In this year, due to the financial crisis and the following deflation in Chinese economy, the Central Financial Work Conference decided to contract the branches of the Big Four Banks at the county and the township. According to the transformation plan produced in June1998, all the branches with average savings below 500, 000 yuan per staff should be closed; branches with average savings between 500,000 and 1,000,000 yuan per staff should be closed selectively and branches with savings between 1,000,000 and 1,500,000 yuan per staff should be combined. In the three years between 1998 and 2001, the Four State-owned Commercial Bank had closed 44,000 branches within China mainland. All the closed branches were located in rural area under the county-level. Furthermore, the Big Four Banks have taken back the authority of loan from county-level branches. From then on, the major business of the Big Four Banks in rural area has become absorbing savings, which caused the ongoing flow of fund from rural area to the devel-oped and urban area.
At the same time, to avoid the risks involved with the rapid development in the unofficial financial market, the People’s Bank of China and Ministry of Agriculture made the decision to close all the Rural Cooperative Foundations. The order was issued in 1999. The sudden shutdown has caused credit crash and the run on bank in spite of the rescue from central government. To meet the debts, the burden had to be transferred to the public finance of local government, which eventually were passed on to local people.
Why reform?
From mid-1990s, the policies in industrial structure and strategies have been skewed in favour of urban and developed area, and the county territory economy has fallen into recession as a result. This situation has been worsening since the funds were continuously extracted to the major cities and industrial area. This unidirectional flow of money left a growing financial gap in the county territory economy, which has brought about the prosperity of underground financial market in rural area. As far as local people concerned, the supply of underground financial market has been usually not reliable and more expensive than that of official financial institutions. On the other hand, due to its illegal identity, the underground financial market has usually been beyond the regulation of financial regulatory authority as well as the control of monetary policy. It would very likely increase the risk of government failure in Macro Economic Control.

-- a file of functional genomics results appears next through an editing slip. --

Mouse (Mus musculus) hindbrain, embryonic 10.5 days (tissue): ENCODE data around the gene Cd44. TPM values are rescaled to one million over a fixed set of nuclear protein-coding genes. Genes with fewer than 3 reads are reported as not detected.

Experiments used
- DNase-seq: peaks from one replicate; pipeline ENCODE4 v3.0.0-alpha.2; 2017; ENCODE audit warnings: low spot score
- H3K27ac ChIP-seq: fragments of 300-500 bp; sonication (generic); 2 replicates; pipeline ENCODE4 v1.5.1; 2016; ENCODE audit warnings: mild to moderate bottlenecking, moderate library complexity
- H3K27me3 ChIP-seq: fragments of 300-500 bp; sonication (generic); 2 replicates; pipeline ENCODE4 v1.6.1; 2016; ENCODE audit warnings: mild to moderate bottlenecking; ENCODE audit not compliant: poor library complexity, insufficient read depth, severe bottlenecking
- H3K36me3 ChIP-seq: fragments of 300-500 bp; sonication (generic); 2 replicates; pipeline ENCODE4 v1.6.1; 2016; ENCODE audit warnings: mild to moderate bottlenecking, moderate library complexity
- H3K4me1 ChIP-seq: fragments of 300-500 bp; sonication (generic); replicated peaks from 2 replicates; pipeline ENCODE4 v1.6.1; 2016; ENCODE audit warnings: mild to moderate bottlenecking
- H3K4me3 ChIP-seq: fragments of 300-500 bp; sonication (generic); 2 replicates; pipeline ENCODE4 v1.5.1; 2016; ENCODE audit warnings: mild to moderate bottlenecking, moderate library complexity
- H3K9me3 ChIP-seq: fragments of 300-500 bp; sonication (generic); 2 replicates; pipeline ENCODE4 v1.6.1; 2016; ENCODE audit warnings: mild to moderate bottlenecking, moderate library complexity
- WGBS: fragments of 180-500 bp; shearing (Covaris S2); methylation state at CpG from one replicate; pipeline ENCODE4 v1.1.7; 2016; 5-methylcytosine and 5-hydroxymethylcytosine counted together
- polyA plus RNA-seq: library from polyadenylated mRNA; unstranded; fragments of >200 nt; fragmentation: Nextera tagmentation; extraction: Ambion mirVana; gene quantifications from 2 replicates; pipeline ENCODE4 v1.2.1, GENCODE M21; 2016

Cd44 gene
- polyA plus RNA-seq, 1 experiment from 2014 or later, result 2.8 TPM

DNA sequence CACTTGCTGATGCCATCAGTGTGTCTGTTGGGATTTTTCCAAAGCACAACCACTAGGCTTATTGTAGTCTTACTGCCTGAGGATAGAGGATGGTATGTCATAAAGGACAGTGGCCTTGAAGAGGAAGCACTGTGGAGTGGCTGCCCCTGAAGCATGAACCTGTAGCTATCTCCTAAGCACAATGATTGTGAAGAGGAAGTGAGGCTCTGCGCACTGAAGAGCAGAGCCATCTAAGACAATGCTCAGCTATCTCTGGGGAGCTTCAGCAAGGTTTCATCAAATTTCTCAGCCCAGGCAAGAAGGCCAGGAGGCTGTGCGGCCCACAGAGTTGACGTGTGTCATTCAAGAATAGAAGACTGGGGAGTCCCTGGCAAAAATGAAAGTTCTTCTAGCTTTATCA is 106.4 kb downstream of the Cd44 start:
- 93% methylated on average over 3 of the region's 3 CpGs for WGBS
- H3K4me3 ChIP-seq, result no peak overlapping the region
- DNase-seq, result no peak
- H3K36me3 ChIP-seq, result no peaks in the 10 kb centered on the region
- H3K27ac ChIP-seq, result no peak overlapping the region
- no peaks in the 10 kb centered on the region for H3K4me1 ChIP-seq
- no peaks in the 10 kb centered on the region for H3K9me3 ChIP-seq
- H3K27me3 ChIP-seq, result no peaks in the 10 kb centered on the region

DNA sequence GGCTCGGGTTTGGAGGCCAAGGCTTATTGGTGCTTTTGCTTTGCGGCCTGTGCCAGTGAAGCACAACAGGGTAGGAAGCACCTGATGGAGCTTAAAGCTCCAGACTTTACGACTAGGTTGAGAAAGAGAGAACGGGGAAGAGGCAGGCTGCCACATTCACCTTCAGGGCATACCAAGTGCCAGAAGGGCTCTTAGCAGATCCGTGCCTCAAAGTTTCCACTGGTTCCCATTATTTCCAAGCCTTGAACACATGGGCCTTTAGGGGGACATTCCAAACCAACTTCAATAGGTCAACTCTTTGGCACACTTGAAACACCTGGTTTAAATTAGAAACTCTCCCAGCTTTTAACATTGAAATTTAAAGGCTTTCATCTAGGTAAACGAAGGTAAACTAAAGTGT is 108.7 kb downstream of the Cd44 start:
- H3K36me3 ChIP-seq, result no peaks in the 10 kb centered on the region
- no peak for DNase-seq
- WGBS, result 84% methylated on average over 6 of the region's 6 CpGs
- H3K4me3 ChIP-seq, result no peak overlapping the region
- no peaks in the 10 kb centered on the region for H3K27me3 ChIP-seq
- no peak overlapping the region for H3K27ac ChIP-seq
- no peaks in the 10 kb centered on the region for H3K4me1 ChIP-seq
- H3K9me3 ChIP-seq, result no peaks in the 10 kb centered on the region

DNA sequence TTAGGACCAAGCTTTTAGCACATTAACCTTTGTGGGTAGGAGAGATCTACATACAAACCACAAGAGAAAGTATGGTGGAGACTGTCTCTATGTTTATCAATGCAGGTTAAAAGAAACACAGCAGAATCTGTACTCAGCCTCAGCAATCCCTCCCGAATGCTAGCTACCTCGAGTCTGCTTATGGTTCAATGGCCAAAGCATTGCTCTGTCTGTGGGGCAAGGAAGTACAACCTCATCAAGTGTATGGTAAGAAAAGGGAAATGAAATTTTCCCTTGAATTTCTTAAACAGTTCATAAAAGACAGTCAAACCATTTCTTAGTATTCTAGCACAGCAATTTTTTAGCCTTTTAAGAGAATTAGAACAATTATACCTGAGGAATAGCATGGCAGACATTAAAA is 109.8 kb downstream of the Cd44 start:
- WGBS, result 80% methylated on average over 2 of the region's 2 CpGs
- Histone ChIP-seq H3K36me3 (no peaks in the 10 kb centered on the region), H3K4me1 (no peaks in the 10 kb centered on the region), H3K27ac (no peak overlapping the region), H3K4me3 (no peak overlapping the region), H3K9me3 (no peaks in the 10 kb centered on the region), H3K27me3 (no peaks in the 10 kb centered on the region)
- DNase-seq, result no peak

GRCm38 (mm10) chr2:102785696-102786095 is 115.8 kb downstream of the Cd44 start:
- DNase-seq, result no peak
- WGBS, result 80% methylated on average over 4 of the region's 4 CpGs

Another context that has to be taken into consideration is the cancellation of agricultural tax since 2005. The influence of this reform is never defined to the alleviation of farmers’ economic burden, but concerns the relationship between the government and the people. The agricultural tax as well as various levies attached has developed in dividual farmers’ awareness of their linkage with the country while the government could keep their control on grassroots by collecting the tax. When all these charges were abolished, the local governments, including the county and lower-level governments, had no longer direct connections with their people, and the shrinkage of local financial income resulted from this transformation has also triggered the retreat of govern-ance from grassroots society.
Under the above context, the extension of New Rural Financial Institutions could not only be a measure to meet the increasing demand for financial service in rural area, but also be a governmental strategy of the return to rural society. If we turn to review the practice of this movement, we can find this three-year plan is not entirely market-oriented, but in some sense government-oriented. Though the main components of the New Rural Financial Institutions, Village Banks, were claimed to be run as a profitable institution, they are in reality subject to the admission control which requires the promoters to set up at least one Village Bank in rural or underdeveloped area while creating a Village Bank in urban or developed area. PR
* Jian Gao is a PhD student in Economic and Social History, School of History, Classics and Archaeology, University of Edinburgh.
1. China Banking Regulatory Commission (CBRC) on the development of New Rural Financial Institutions 2009-2011: Question and Answer Session 银监会有关部门负责人就发布《新型农村金融机构2009年-2011年工作安排》答记者问
2. Wen Tiejun. “Rise and Fall of the Rural Co-operative Foundations (Nongcun Hexuo Jijinhui de Xingshuaishi 农村合作基金会的兴衰史)”. Zhongguo Laoqu Jianshe, 2009 (9).